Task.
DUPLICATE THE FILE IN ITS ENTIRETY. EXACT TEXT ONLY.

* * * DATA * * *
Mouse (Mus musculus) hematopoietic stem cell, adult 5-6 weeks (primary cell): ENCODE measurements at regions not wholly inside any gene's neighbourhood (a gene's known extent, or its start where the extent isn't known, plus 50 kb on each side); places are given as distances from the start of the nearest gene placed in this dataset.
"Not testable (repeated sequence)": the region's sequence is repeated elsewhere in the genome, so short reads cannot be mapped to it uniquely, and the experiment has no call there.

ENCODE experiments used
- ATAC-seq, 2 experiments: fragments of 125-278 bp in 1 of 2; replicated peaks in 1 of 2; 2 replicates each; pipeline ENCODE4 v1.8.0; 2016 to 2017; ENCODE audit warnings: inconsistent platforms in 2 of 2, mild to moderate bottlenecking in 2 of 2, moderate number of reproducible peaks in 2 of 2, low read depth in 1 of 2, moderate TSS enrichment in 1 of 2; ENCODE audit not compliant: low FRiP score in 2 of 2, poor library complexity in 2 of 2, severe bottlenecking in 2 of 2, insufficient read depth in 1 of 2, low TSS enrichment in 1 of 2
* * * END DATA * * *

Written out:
Mouse (Mus musculus) hematopoietic stem cell, adult 5-6 weeks (primary cell): ENCODE measurements at regions not wholly inside any gene's neighbourhood (a gene's known extent, or its start where the extent isn't known, plus 50 kb on each side); places are given as distances from the start of the nearest gene placed in this dataset.
"Not testable (repeated sequence)": the region's sequence is repeated elsewhere in the genome, so short reads cannot be mapped to it uniquely, and the experiment has no call there.

ENCODE experiments used
- ATAC-seq, 2 experiments: fragments of 125-278 bp in 1 of 2; replicated peaks in 1 of 2; 2 replicates each; pipeline ENCODE4 v1.8.0; 2016 to 2017; ENCODE audit warnings: inconsistent platforms in 2 of 2, mild to moderate bottlenecking in 2 of 2, moderate number of reproducible peaks in 2 of 2, low read depth in 1 of 2, moderate TSS enrichment in 1 of 2; ENCODE audit not compliant: low FRiP score in 2 of 2, poor library complexity in 2 of 2, severe bottlenecking in 2 of 2, insufficient read depth in 1 of 2, low TSS enrichment in 1 of 2